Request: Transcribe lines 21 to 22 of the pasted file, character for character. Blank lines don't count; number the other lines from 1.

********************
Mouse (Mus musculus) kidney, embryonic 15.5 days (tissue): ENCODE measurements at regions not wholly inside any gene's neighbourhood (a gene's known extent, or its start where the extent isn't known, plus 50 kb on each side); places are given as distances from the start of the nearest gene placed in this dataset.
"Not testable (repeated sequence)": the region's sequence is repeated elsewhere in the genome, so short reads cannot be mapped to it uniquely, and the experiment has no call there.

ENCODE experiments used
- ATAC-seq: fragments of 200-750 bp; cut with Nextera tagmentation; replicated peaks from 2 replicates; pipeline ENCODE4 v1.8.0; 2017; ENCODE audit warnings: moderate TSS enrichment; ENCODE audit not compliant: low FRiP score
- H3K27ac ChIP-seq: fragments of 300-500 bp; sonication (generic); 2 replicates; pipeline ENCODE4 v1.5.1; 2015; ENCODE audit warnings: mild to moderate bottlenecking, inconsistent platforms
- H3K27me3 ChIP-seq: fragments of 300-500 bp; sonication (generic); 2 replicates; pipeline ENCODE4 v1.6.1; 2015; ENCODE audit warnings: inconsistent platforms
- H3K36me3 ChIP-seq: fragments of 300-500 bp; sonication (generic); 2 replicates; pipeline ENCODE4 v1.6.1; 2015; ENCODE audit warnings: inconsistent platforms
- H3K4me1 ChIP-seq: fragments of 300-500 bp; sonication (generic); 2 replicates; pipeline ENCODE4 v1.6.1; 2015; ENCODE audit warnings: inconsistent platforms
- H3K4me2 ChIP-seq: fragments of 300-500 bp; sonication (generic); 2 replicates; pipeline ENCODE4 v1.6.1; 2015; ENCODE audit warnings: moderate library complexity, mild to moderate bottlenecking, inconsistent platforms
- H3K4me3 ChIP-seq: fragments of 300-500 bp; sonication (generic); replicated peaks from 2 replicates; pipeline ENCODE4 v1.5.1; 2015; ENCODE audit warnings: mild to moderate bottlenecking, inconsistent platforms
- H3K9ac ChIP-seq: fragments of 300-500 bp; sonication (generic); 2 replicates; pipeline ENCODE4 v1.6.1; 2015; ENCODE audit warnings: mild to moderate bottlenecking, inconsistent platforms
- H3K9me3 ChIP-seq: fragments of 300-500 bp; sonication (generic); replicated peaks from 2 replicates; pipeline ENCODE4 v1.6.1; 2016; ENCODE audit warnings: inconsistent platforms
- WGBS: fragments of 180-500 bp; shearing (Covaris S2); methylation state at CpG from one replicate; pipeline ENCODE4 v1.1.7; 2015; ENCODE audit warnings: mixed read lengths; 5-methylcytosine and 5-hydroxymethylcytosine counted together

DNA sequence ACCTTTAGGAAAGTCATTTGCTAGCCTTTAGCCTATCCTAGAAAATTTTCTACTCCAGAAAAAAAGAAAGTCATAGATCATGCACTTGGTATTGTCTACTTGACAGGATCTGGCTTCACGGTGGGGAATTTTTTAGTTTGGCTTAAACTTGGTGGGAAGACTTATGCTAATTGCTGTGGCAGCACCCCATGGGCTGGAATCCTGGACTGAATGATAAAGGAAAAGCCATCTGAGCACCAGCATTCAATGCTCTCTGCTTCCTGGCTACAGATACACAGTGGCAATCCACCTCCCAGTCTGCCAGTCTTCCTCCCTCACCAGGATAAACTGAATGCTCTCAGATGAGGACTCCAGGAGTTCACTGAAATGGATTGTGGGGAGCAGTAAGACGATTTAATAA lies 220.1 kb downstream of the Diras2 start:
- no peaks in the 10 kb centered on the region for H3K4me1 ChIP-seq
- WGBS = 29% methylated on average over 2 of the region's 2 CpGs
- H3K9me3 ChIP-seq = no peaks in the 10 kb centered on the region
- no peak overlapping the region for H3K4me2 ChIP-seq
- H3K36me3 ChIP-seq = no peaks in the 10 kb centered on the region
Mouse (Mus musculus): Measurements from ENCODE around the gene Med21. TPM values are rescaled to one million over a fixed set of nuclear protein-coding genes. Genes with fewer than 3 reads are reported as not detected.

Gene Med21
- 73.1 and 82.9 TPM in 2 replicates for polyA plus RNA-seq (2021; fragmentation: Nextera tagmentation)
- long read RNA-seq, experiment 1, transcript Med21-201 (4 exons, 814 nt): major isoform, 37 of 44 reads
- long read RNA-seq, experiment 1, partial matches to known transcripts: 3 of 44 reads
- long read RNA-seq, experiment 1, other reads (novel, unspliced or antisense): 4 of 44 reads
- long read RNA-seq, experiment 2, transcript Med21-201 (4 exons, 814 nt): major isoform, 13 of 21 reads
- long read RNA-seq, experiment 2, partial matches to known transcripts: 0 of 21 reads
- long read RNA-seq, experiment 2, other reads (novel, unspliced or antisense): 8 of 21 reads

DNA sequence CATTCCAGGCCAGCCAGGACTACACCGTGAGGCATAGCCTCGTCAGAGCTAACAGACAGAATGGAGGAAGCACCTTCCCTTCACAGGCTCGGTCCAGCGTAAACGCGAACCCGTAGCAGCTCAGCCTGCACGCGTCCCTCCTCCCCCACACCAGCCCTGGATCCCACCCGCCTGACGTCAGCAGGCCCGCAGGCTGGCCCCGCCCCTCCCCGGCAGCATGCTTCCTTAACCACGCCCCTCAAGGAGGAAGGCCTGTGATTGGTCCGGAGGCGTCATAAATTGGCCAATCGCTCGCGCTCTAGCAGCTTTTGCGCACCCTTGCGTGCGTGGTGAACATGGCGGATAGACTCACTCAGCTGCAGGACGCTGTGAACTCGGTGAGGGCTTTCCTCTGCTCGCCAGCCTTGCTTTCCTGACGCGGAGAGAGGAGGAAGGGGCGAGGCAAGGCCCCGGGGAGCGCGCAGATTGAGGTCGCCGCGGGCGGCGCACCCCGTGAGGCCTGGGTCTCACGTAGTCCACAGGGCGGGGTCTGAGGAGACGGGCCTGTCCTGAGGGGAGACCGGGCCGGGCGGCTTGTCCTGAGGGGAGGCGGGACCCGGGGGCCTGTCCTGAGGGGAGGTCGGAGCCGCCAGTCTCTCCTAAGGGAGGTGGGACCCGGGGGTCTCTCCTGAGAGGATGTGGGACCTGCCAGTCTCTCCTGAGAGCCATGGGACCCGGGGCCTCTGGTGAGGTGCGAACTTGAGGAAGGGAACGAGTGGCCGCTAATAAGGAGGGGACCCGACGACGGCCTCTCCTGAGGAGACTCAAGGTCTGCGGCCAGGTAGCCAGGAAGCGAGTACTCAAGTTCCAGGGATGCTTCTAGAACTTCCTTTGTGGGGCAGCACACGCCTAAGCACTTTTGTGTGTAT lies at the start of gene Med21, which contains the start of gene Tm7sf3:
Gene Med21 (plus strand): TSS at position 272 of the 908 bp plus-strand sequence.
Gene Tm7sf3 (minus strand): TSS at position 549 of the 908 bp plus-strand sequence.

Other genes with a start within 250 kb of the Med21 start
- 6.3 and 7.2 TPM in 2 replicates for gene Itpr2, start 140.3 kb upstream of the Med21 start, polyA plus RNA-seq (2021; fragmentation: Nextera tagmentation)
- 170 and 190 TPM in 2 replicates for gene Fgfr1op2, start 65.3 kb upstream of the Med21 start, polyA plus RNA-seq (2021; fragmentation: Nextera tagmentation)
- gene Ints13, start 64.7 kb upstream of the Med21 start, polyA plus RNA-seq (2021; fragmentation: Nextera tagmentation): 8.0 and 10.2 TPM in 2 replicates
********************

Gene Med21
- 73.1 and 82.9 TPM in 2 replicates for polyA plus RNA-seq (2021; fragmentation: Nextera tagmentation)